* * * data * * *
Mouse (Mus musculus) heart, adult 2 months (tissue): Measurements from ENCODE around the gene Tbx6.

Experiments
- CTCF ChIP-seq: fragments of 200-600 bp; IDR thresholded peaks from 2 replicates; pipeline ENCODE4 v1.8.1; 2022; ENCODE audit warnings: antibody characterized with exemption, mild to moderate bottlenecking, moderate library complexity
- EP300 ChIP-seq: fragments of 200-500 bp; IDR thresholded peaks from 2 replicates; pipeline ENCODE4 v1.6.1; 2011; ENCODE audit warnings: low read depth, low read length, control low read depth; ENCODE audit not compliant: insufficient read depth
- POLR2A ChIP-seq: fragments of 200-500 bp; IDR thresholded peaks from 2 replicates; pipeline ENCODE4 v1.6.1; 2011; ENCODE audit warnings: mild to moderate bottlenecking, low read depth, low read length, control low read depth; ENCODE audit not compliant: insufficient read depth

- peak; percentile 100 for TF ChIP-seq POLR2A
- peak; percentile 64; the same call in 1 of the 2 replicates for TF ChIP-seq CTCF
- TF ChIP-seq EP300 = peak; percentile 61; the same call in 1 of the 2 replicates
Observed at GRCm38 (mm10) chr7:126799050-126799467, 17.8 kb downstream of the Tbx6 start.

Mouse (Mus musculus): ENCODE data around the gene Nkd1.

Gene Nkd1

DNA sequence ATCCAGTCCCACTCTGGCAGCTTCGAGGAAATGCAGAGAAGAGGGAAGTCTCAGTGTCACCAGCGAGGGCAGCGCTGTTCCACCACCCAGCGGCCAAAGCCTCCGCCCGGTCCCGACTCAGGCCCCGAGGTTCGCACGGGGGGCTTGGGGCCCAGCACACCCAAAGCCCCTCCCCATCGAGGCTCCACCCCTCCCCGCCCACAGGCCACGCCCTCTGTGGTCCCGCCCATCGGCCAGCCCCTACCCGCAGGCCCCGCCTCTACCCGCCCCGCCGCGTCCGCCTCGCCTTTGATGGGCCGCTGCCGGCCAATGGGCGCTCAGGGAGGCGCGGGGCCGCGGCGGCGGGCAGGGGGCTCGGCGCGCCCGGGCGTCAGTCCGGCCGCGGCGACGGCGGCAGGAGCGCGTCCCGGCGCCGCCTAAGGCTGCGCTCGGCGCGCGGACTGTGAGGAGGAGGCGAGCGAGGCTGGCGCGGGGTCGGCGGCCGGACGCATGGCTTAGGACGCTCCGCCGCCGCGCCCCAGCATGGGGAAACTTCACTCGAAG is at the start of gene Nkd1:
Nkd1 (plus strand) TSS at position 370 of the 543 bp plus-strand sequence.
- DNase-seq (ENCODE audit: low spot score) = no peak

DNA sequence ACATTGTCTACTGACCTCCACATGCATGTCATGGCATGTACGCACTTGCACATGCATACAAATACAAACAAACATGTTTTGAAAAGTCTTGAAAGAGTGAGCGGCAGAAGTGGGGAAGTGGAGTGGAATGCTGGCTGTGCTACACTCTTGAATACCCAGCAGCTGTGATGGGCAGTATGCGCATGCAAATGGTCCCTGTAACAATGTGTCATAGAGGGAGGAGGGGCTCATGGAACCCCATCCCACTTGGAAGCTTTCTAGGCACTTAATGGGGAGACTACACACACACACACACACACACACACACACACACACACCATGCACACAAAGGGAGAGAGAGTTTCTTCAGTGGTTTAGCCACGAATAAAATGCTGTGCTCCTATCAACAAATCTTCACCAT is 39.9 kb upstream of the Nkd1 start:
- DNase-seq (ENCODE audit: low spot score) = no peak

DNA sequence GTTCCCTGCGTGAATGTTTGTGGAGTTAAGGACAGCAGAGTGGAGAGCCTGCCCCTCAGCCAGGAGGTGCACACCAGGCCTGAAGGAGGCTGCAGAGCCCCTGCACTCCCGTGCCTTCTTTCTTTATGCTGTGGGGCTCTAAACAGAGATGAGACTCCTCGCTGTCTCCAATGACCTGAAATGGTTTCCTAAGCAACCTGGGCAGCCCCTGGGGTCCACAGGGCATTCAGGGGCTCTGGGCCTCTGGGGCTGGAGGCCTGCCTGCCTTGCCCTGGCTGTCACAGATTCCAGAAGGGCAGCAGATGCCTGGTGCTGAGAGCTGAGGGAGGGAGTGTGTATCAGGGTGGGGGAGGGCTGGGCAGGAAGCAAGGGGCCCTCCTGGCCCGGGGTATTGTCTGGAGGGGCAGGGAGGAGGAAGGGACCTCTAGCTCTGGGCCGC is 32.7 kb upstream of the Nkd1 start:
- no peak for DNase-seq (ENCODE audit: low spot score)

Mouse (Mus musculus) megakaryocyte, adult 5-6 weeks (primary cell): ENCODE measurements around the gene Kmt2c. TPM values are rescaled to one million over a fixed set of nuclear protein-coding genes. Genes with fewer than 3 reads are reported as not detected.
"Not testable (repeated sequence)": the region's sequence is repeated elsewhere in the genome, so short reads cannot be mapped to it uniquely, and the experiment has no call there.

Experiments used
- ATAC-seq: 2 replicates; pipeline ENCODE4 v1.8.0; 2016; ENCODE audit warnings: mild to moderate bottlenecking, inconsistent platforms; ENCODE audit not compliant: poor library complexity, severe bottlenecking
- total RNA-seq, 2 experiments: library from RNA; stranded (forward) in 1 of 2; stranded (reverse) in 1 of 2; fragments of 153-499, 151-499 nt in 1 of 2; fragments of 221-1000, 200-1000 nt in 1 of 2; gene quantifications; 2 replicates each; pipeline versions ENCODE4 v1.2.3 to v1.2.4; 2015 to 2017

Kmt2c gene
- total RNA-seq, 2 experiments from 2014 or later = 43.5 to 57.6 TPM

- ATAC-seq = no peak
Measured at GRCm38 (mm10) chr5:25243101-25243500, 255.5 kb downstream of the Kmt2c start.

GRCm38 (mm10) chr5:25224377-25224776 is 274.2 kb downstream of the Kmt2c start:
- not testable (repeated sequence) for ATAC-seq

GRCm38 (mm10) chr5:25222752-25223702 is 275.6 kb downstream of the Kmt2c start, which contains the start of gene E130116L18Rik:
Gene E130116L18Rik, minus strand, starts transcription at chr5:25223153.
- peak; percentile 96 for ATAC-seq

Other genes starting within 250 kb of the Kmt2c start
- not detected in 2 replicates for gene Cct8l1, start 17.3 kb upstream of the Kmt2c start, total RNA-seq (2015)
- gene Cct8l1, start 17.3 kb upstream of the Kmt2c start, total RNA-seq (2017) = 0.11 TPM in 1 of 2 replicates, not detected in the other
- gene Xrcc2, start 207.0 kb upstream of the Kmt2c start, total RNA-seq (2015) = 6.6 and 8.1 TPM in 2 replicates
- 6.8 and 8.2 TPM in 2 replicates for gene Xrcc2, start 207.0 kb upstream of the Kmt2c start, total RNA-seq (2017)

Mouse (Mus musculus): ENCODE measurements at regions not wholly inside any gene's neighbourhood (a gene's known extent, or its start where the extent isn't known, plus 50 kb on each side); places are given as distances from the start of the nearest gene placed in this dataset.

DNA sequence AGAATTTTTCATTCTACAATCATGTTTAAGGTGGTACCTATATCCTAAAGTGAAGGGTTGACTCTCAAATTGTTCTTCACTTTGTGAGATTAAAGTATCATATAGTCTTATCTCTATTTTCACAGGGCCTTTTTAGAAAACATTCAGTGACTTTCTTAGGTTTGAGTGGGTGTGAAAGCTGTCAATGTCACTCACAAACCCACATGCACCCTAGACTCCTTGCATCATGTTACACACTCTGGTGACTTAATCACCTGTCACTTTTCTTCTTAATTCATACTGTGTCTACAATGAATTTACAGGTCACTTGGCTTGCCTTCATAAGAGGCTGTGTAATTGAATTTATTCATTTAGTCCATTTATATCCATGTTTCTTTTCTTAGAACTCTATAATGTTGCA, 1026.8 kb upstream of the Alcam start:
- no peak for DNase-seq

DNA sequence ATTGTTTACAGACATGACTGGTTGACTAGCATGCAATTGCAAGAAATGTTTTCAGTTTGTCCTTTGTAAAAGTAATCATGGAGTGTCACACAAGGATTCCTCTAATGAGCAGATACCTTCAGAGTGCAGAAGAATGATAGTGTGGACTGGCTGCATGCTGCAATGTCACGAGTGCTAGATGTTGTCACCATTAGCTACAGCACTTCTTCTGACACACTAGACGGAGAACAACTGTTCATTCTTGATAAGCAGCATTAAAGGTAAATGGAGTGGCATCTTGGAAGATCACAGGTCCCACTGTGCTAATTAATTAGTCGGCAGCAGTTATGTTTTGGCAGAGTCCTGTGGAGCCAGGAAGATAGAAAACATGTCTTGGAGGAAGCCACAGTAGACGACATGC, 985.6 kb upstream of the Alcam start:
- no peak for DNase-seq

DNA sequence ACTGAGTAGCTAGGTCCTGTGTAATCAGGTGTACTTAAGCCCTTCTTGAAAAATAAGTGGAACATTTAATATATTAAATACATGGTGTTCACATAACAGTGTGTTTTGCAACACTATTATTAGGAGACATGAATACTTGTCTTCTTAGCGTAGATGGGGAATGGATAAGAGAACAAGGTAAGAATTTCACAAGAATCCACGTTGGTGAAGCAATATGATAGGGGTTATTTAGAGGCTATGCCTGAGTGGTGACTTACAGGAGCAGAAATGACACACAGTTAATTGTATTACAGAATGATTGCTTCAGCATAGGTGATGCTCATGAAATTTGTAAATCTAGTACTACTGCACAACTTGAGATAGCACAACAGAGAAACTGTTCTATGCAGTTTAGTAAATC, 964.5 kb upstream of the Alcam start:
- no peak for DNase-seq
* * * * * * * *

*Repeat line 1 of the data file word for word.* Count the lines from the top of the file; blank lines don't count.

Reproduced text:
Mouse (Mus musculus) heart, adult 2 months (tissue): Measurements from ENCODE around the gene Tbx6.